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Why can’t a function graph have two oblique asymptotes as x approaches positive infinity?

Krystian Karczyński

Founder and General Manager of eTrapez.

Graduate of Mathematics at Poznan University of Technology. Mathematics tutor with many years of experience. Creator of the first eTrapez Courses, which have gained immense popularity among students nationwide.

He lives in Szczecin, Poland. He enjoys walks in the woods, beaches and kayaking.

To answer the question posed in the title, we don’t need to go back to the definition of an oblique asymptote, we just need to know what a function is.

As is often the case in mathematics, let’s imagine that the graph of the function HAS two different oblique asymptotes at , and show that assuming this will definitely lead us to a contradiction, so this assumption cannot be accepted.


In the graph, these asymptotes might look like this:

Graph with two asymptotes And the graph of the function should approach these asymptotes at , so it will look like this:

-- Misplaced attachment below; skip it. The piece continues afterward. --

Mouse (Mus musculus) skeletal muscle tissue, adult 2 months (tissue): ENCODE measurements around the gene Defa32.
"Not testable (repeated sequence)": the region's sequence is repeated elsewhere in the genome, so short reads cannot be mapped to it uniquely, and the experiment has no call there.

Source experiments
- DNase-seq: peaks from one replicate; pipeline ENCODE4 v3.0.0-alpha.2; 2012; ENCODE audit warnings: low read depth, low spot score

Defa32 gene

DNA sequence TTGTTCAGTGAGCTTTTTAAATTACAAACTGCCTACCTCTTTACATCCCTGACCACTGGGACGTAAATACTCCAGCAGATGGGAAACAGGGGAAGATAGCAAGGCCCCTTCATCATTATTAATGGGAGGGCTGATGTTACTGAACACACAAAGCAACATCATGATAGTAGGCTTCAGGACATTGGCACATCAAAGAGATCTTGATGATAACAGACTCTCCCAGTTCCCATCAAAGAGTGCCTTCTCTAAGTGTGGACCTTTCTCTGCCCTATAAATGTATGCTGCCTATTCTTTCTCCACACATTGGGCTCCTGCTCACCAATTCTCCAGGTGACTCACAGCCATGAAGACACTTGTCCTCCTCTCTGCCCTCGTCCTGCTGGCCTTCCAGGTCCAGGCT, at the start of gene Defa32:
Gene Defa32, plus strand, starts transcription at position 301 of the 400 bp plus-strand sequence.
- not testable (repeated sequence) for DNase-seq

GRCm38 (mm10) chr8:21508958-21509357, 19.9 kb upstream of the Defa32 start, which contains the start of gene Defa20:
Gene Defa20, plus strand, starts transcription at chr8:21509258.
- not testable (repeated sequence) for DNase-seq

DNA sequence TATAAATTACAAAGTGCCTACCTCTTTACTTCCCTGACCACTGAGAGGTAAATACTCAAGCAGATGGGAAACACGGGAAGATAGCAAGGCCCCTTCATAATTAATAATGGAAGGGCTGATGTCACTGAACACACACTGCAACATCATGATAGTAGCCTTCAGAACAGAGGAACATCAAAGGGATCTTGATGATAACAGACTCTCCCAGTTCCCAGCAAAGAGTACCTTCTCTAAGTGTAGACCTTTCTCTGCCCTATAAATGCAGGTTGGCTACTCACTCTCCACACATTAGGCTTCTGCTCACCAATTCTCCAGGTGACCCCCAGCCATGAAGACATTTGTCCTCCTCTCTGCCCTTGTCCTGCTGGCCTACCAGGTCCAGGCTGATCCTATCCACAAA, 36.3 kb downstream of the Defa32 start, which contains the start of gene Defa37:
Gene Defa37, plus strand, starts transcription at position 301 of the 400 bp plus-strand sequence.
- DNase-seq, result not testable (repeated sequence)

Graph with two asymptotes and functionAnd what? Can it be like this? Can the graph of a function look like this? Or do we have a problem here?


Of course, we have a problem. What is shown above cannot be the graph of a function. Let’s go back to the basics, a function by definition is a mapping that assigns exactly one y value to each x argument. And what does our graph show?

Graph with marked x0 argumentWe can see that, for example, the argument is assigned two values – and . And that can’t happen in a function graph, because each x argument must correspond to only one y value.

Therefore, a function cannot have two different oblique asymptotes at . The entire reasoning can be repeated accordingly for 🙂

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